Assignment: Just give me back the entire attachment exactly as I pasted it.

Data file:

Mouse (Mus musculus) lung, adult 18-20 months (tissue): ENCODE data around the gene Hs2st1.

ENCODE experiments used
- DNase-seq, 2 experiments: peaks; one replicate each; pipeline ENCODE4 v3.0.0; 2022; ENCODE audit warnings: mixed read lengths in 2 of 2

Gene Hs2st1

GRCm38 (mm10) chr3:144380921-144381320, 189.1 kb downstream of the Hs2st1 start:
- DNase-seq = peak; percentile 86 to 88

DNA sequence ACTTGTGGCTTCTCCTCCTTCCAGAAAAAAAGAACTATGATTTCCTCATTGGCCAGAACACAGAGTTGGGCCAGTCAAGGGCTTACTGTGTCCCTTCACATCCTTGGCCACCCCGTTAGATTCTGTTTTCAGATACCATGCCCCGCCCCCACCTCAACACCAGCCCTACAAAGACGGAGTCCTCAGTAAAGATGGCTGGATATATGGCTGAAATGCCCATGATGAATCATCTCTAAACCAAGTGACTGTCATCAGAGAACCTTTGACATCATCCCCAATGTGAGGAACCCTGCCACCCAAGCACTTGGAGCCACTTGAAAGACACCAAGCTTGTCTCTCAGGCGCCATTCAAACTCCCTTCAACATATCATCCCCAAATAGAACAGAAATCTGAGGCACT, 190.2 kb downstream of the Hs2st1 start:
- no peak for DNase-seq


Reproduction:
Mouse (Mus musculus) lung, adult 18-20 months (tissue): ENCODE data around the gene Hs2st1.

ENCODE experiments used
- DNase-seq, 2 experiments: peaks; one replicate each; pipeline ENCODE4 v3.0.0; 2022; ENCODE audit warnings: mixed read lengths in 2 of 2

Gene Hs2st1

GRCm38 (mm10) chr3:144380921-144381320, 189.1 kb downstream of the Hs2st1 start:
- DNase-seq = peak; percentile 86 to 88

DNA sequence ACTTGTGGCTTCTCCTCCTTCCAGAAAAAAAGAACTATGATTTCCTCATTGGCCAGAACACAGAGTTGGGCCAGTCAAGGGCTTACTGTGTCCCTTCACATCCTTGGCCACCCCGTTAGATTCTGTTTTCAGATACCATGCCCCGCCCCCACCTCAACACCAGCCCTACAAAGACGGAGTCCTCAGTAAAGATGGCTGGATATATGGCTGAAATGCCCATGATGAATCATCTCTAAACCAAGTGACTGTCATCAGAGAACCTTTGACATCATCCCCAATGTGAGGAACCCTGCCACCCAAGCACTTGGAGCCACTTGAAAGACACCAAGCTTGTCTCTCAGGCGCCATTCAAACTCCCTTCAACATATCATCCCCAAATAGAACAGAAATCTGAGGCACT, 190.2 kb downstream of the Hs2st1 start:
- no peak for DNase-seq